Irvin-Pollard’s internship may help. She got it through Genesys Works, a Texas-based nonprofit with offices in Oakland, which provides eight-week summer training sessions to high school juniors in underserved areas. After training, some students are placed in internships during their senior year. In September, Irvin-Pollard started as an engineering intern at Okta Inc., where she works from home 20 hours a week, creating charts and reports from large datasets and onboarding new employees.
“Talent that comes from nontraditional backgrounds, unfortunately if they hadn’t been offered opportunities like this, they would’ve probably not gotten there,” said Paul Chapman, a spokesperson for Box, a Silicon Valley cloud management company that’s been partnering with Genesys Works for five years. Chapman said Box has over the years hired multiple interns into full-time jobs.
That was the case for Michelle Villagran, who after a high school internship at Peet’s Coffee became a college freshman intern at PG&E, where she quickly was offered a full-time position the next year, a job she started while she was still a sophomore. “Working there allowed me to see [that] opportunities are handed out to students that don’t look like me way more than students that look like me,” said Villagran, who juggled her new job and college classes.
At 23, the East Oakland native now works as a data and software specialist for a small analytics consulting firm. She recently found an internship there for her little sister.
Recognizing the need to shake up their disproportionately White and male workforces, many of Silicon Valley’s tech giants in 2014 started to publish diversity reports and have invested in programs to support local students.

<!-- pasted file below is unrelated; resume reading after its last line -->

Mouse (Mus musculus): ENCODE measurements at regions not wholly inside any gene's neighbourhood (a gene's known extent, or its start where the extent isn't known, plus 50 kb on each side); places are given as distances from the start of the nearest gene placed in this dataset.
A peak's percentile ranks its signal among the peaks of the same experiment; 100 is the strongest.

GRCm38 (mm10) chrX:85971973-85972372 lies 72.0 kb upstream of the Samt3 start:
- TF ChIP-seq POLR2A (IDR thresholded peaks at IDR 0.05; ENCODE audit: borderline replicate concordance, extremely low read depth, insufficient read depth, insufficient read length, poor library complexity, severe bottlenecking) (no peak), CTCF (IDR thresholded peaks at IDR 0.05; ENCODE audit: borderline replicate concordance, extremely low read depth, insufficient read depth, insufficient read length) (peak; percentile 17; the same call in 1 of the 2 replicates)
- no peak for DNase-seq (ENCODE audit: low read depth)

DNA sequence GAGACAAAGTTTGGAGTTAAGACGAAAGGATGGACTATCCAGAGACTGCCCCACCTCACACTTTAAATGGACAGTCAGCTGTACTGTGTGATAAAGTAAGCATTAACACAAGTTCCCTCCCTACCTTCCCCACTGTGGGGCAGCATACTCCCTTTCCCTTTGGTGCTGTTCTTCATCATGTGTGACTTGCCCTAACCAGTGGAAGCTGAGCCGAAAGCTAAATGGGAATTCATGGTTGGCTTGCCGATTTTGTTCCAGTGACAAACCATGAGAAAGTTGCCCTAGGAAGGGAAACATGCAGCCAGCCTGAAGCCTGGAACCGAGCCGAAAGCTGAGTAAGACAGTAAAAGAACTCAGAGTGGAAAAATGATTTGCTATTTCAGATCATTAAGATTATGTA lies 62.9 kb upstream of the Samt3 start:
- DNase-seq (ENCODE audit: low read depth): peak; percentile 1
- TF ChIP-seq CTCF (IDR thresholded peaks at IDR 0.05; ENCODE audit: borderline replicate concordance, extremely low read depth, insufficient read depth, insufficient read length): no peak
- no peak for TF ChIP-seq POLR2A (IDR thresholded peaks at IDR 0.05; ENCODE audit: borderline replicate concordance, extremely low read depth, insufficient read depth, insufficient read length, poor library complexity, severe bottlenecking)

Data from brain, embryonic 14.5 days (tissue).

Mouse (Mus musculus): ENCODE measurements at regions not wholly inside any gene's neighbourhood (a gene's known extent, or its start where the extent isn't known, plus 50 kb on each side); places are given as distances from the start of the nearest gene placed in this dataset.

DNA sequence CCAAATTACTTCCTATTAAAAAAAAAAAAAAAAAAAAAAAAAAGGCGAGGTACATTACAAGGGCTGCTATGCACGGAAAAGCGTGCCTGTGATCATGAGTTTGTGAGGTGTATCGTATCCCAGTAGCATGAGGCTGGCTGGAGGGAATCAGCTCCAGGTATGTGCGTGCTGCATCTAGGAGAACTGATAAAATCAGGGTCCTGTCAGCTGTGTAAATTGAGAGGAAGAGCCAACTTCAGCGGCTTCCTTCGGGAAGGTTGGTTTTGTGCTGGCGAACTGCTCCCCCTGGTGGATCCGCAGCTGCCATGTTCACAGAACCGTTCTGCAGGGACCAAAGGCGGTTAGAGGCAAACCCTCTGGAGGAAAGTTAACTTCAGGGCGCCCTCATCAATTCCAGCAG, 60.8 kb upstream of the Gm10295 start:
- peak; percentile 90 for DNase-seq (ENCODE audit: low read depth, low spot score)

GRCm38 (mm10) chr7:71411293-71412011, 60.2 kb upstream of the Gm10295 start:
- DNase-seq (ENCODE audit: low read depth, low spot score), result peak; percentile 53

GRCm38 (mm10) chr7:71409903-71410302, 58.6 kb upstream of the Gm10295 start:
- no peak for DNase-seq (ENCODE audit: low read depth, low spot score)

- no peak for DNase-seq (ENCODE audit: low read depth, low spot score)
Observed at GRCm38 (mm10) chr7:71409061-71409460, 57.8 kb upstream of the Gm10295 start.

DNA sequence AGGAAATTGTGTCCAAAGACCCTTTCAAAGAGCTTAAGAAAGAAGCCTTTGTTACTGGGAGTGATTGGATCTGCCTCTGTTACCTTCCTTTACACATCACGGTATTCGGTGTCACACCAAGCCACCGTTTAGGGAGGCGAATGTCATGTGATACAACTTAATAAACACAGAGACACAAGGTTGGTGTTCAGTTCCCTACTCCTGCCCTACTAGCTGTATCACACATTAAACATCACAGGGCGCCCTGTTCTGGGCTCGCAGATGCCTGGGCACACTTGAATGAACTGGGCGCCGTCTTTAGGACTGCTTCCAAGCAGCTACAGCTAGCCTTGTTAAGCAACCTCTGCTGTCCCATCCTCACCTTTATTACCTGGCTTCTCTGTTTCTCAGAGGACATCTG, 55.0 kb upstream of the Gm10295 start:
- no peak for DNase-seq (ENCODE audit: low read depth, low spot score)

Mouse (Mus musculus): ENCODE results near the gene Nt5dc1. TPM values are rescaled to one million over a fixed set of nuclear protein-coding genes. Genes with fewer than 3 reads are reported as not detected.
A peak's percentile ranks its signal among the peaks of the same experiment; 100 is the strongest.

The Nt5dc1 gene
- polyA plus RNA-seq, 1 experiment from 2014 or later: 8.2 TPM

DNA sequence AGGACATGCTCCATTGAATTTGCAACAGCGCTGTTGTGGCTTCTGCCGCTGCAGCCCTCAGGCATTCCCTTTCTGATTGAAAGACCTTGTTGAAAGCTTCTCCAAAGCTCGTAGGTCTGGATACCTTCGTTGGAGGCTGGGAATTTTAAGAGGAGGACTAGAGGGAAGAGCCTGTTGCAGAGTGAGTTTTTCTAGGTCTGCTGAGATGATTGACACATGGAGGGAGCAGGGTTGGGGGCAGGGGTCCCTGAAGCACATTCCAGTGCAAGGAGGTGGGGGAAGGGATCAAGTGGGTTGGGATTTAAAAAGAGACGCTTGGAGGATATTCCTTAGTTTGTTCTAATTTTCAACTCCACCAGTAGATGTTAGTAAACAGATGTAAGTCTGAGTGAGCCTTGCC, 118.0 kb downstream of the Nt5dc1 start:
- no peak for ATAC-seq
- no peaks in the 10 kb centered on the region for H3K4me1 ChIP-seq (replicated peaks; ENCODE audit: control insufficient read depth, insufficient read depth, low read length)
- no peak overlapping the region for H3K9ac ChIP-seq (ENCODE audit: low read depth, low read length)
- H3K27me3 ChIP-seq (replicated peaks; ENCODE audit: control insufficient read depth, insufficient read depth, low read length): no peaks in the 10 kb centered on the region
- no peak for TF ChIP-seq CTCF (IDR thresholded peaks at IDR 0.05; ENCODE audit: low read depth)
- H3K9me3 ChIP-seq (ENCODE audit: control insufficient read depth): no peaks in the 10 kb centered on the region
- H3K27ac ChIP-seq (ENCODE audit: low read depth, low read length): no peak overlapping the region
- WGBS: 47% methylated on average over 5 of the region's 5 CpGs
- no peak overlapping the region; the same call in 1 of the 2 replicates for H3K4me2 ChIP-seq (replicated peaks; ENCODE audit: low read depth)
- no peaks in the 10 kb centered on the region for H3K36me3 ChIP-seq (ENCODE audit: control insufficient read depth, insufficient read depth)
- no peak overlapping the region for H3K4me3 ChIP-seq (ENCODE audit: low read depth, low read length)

Facebook, for example, last summer sponsored an initiative to offer paid internships for more than 1,000 underserved students in San Francisco. Google committed $10 million to help 3,000 students of color and low-income students join STEM and computer science classes in the Bay Area. Facebook’s tech workforce has gone from 1% to 1.7% Black and 3% to 4.3% Latinx, while Google’s tech workforce is 5.5% Black and 6.6% Latinx. California is 6.5% Black and 39.4% Latinx.
The Central Valley-based nonprofit Digital NEST wants to see that disparity change. The organization offers class credits and work opportunities in tech to students in underserved areas. This week, it announced it is opening offices in Gilroy and plans six more offices in the next few years. “We’re going to surround the Bay Area with highly-skilled youth from low-income areas,” said founder Jacob Martinez, “and challenge Silicon Valley to start looking at talent in their own backyard.”
Giselle Mora, a Digital NEST course participant and Watsonville High School senior, said she’s found it hard to stay motivated without access to the school’s in-person resources and activities. The young Latina hasn’t gotten an internship yet to boost her application, but “now that I have a bit of background in that field, it’s really not as scary.”